No one wants to come off as a sleaze.
You’re building a brand, and if you sound like someone who’s just out to make a buck, it’s going to hurt you.
Customers crave connection and individualized interactions. You’re using content marketing to give it to them, but there’s more to cultivating sales than following the idea that “If you build it, they will come.”
If you want to drive conversions, there are plenty of techniques that work. Look through the marketing article archive here on the site, and you’ll find more than a few tools and tricks to use. One of the most effective is urgency, and that’s what we’re covering here.
When I first started copywriting, I hated using urgency. For anything. It felt dirty and cheap – but it was honest! Studying copy and seeing how other writers applied the technique showed me a few ways to move past that uncomfortable internal hurdle. Time, practice, and testing helped me see what works and what doesn’t – as did quite a few case studies.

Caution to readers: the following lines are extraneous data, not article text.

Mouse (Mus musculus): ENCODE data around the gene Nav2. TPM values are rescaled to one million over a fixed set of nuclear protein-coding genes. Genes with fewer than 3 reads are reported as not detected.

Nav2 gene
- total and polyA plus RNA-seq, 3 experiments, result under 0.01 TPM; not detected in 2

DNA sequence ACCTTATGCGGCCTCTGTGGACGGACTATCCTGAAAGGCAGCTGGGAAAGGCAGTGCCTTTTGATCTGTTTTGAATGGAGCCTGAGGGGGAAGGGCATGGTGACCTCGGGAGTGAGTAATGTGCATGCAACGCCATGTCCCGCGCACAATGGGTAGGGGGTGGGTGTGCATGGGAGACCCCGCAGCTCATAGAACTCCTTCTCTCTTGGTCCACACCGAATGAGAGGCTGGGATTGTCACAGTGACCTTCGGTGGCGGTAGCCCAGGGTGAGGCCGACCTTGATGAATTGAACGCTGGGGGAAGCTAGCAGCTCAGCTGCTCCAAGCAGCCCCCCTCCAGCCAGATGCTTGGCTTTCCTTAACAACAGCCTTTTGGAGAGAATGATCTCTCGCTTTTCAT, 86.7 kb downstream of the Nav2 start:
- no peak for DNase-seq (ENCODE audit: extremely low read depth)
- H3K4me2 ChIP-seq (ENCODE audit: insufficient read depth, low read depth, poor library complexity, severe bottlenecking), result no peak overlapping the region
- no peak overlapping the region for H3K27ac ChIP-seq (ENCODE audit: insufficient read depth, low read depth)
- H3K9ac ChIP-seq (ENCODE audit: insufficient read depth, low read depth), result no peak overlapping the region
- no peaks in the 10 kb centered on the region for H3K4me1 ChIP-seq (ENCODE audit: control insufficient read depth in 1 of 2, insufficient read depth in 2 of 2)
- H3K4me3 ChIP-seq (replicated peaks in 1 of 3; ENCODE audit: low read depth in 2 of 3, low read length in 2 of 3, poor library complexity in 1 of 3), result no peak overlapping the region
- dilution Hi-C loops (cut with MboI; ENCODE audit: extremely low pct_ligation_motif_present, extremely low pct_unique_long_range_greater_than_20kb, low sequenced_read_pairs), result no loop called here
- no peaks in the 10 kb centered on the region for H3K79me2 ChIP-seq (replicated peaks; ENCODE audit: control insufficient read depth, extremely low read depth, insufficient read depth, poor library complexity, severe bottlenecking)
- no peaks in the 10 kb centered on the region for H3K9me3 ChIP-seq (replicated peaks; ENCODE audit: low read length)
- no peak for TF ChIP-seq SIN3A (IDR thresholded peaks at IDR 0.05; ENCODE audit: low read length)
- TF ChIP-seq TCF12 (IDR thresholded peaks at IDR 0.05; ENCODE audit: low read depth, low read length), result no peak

There’s plenty of research to back up the use of urgency in copywriting, especially when sales are on the line, and the best part is that you won’t come off sounding like you’re trying to pull a fast one if you use the information in this article.
Give it a try – your bottom line is gonna love you for it.
There’s a reason urgency converts well (usually), and it’s based in consumer and behavioral psychology. Cialdini’s 6 Principles of Persuasion and extensions of Thaler and Sunstein’s Nudge Theory can explain the mechanics of urgency to an extent, but mastering them is another story.